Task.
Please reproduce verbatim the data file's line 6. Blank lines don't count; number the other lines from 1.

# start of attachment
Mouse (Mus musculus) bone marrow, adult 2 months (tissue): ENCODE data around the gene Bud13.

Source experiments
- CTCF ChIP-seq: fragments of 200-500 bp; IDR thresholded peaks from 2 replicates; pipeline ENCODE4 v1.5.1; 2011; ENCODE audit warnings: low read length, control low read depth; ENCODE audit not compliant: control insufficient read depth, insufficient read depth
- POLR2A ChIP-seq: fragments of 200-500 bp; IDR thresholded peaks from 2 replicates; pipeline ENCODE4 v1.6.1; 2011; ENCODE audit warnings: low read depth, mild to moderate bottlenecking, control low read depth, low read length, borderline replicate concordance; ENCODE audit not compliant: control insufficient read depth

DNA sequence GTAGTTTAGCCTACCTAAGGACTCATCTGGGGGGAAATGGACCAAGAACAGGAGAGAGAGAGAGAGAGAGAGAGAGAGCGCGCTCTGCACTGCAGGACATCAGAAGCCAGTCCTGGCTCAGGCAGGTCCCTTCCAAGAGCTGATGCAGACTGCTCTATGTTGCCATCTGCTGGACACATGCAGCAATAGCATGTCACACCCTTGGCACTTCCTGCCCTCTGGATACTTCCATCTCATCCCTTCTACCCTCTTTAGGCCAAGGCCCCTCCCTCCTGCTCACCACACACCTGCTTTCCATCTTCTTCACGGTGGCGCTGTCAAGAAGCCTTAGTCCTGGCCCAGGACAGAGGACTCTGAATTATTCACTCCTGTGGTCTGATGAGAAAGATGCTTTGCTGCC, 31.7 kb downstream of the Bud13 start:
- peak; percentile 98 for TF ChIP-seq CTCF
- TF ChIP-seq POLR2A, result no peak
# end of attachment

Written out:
- peak; percentile 98 for TF ChIP-seq CTCF